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Seamus Heaney and the ClassicsBann Valley Muses$
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Stephen Harrison, Fiona Macintosh, and Helen Eastman

Print publication date: 2019

Print ISBN-13: 9780198805656

Published to Oxford Scholarship Online: September 2019

DOI: 10.1093/oso/9780198805656.001.0001

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PRINTED FROM OXFORD SCHOLARSHIP ONLINE (www.oxfordscholarship.com). (c) Copyright Oxford University Press, 2019. All Rights Reserved. An individual user may print out a PDF of a single chapter of a monograph in OSO for personal use. date: 16 October 2019

Speaking Truth to Power

Speaking Truth to Power

Seamus Heaney’s The Burial at Thebes and the Poetry of Redress

Chapter:
(p.98) 8 Speaking Truth to Power
Source:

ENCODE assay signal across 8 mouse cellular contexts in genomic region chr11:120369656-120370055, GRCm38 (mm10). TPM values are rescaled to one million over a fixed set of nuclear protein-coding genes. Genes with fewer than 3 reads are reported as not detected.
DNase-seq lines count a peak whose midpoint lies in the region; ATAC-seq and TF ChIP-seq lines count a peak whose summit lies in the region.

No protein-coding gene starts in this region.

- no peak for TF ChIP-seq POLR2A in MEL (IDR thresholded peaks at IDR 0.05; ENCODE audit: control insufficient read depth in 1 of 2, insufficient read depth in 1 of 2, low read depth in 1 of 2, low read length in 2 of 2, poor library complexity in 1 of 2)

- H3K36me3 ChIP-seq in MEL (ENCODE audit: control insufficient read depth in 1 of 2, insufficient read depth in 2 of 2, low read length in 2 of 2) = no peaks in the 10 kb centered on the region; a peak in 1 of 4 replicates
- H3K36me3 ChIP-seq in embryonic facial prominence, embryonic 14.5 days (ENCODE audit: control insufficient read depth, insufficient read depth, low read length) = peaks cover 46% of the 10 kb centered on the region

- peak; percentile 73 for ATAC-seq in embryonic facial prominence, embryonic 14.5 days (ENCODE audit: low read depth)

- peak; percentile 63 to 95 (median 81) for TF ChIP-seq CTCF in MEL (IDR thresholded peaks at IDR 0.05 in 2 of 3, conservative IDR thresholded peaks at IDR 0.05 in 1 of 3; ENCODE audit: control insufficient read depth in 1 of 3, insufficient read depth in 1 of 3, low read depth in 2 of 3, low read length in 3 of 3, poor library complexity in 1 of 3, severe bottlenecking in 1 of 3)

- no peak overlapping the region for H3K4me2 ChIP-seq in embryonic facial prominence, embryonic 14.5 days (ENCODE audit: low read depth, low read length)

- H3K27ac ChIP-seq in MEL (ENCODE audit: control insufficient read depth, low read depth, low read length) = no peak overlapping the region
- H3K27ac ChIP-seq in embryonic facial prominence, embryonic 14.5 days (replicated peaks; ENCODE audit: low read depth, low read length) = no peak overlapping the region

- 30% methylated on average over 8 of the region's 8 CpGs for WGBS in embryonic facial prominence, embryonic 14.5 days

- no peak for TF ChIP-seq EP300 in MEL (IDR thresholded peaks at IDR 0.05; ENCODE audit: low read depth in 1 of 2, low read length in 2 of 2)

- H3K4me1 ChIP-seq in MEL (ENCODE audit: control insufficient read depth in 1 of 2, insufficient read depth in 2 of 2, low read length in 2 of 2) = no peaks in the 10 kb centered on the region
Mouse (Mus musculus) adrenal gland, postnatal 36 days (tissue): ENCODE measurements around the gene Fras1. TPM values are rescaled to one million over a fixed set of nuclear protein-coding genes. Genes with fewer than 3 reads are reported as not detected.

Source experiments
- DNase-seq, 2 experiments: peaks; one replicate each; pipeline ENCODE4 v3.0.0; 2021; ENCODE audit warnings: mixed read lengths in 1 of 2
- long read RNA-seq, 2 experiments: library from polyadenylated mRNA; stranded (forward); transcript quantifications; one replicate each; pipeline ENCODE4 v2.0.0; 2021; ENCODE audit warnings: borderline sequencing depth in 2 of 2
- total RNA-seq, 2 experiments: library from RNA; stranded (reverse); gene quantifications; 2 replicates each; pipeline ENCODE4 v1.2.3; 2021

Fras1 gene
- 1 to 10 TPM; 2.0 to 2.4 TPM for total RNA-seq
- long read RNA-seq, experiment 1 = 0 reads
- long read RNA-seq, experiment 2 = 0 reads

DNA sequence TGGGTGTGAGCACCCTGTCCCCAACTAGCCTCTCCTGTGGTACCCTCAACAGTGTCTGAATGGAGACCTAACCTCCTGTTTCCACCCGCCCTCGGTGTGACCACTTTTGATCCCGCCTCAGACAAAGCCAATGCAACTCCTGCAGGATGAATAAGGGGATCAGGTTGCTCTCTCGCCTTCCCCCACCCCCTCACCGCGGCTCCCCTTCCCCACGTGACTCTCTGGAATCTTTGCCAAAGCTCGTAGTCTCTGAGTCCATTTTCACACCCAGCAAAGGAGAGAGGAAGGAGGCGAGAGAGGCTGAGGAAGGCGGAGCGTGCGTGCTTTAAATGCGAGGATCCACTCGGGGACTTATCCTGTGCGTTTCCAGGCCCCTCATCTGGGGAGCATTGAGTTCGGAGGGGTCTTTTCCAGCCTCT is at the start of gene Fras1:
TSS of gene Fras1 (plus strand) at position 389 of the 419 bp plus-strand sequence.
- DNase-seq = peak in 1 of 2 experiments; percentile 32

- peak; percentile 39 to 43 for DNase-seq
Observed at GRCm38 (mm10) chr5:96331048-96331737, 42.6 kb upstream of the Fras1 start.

Seamus Heaney and the Classics
Author(s):

Michael Parker

Publisher:
Oxford University Press
DOI:10.1093/oso/9780198805656.003.0008

A recurrent feature in the last two decades of Seamus Heaney’s literary career was his immersion in classical, particularly Hellenic culture, which in itself sprang from a longstanding interest in literary translation and translating. Until recently relatively little critical attention was paid to Heaney’s role as a translator, due in part to the erroneous assumption that such activity was somehow peripheral to his literary project, rather than a significant element within it. Taking its cue from a contrary view first voiced by Alan Peacock, this essay offers a detailed analysis of The Burial at Thebes, the second of two of Sophocles’ plays adapted by Heaney, evaluating the quality of its poetry, tracing connections between it and Heaney’s other writings, identifying the contexts which helped shape its creation, and citing those crucial instances or clinamen where Heaney diverges from previous translators to forge ‘something new’.

Keywords:   Heaney, Sophocles, Antigone, translation, context

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